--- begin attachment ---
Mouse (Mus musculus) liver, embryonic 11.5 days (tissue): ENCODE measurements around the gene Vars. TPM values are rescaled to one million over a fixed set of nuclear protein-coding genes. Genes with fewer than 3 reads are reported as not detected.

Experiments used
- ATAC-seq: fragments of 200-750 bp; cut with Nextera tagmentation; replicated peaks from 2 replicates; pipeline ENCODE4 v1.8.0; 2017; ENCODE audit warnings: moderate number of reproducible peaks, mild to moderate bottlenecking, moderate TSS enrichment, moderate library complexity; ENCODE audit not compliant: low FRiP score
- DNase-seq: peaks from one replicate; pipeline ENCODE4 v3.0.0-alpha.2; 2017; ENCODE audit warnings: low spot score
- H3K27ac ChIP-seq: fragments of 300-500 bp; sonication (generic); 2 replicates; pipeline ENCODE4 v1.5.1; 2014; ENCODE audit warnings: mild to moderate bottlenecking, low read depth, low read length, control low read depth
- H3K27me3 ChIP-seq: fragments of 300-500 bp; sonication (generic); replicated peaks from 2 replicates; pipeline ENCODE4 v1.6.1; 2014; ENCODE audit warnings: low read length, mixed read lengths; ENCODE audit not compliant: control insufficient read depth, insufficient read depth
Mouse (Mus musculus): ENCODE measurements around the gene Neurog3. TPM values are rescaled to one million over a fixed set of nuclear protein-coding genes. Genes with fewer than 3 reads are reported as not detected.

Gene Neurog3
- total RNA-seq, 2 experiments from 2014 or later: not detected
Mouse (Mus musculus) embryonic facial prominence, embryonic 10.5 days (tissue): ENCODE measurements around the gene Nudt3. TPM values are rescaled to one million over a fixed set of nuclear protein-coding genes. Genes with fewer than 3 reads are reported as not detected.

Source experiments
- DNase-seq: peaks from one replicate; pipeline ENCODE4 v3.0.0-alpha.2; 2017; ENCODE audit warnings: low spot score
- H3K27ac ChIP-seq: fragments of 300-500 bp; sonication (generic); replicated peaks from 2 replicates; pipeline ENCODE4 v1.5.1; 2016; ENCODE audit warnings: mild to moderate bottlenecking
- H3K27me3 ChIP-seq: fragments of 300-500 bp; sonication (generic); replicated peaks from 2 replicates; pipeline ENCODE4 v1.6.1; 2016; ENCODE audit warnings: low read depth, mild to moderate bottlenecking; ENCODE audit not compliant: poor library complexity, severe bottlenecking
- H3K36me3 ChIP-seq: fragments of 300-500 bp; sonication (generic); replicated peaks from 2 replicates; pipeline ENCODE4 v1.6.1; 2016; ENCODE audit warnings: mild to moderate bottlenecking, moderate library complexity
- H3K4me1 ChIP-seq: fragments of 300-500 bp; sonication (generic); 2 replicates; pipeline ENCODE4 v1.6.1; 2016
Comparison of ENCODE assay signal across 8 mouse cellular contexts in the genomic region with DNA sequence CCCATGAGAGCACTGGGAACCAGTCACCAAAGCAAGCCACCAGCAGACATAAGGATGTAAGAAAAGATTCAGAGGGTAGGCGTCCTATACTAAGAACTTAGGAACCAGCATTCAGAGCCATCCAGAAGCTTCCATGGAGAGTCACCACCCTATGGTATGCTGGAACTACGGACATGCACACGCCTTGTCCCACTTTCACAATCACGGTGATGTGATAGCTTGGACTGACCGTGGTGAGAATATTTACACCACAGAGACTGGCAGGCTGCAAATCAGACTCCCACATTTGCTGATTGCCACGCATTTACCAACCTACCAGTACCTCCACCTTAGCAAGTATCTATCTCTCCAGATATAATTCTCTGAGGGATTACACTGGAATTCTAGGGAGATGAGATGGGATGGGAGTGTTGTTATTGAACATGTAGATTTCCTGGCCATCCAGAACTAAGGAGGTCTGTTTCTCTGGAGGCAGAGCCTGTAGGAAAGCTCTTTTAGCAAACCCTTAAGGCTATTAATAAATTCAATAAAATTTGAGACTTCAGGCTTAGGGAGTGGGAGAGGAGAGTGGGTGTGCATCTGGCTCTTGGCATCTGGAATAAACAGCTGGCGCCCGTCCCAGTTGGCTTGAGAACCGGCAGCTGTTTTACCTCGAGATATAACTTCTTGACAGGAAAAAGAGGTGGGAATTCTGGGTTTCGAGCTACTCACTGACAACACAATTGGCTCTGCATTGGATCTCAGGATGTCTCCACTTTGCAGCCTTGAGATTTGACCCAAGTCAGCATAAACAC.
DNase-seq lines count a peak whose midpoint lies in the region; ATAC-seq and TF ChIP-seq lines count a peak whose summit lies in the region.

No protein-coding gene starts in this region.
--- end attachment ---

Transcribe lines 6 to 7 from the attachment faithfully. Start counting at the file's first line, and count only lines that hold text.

- H3K27me3 ChIP-seq: fragments of 300-500 bp; sonication (generic); replicated peaks from 2 replicates; pipeline ENCODE4 v1.6.1; 2014; ENCODE audit warnings: low read length, mixed read lengths; ENCODE audit not compliant: control insufficient read depth, insufficient read depth
Mouse (Mus musculus): ENCODE measurements around the gene Neurog3. TPM values are rescaled to one million over a fixed set of nuclear protein-coding genes. Genes with fewer than 3 reads are reported as not detected.